3D Printers and the limits of grading

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This is what I get for going to the bathroom while a print job is in progress on “Moira” in the Design Lab: a bad print.

I don’t know: maybe my feet on the floor of the lab bounced the print head, and made it be physically on one spot on the model when in fact it was on another — a discrepancy of the mental world and the physical world failing to be in alignment. Maybe a parent, or a kid, touched the printer in the middle of the build, and shook it just slight off its rocker — an accidental daemonic possession. A gremlin fussed with the code along the way from the computer to “Moira” perhaps, or the code just isn’t that well written. Whatever it is… This kid’s design is ruined. And it’s an hour-long print job. It will be Thursday before I can try again.

Under ordinary circumstances, in an ordinary classroom, I’d have to tell this kid he failed the class. He didn’t produce a model that was worthy of the name. It doesn’t matter that it wasn’t his fault: he didn’t produce a model and get it to me before the end of the day; he didn’t supervise the printer all the way through his build. All kinds of things went wrong or could have gone wrong, that he couldn’t control and aren’t his fault. All I know is that the top part of his model is offset, and the bottom is sort of sloppy… And isn’t that worth a C or a C+?

Except.

Except when was the last time you taught a fourth grader to use a 3D printer?

When was the last time you taught a fourth grader to use a 3D printer while you were still learning to use it, yourself?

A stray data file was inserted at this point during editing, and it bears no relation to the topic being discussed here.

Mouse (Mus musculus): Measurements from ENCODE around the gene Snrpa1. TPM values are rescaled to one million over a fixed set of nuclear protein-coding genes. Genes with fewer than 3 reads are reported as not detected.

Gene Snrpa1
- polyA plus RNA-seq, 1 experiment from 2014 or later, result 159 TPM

The typical 3D printer is a Frankenstein’s monster of wires and gears and heating elements. It has controls written and explained in X, Y and Z, on a Cartesian grid most of my students won’t learn until seventh or eighth grade. It’s far too easy tell a student, you’re no good at this, or, this is beyond you.

But none of that is true. It’s the falsest falsity there is.

I told a mother today, “we give no grades in the design lab.” I think we dare not. Artists and architects and engineers, and for that matter great writers like Hemingway and Tolkien and Austen learned their crafts and their artistry not from being graded — but from selfish, constant, almost-obsessive trial and error.

There’s no way to replicate that with a grade on one project. There’s no way to tell if your grade should be a C+, or a graduation magna cum laude, until you know if they give up after a failure, or mark the next version 2.1 and move on.

It’s here, I think, that modern educators need to learn something from the medieval alchemists. For the product is not the thing of utmost seriousness in school. Rather, it is the child — to become physically strong through sports, mentally alert through study, creative and imaginative through the arts, empowered through distillation and refinement — that is, the discovery of errors and their gradual removal.

Not every lesson is learned all at once. In this case, a bad print isn’t a failure. It’s an opportunity for improvement.

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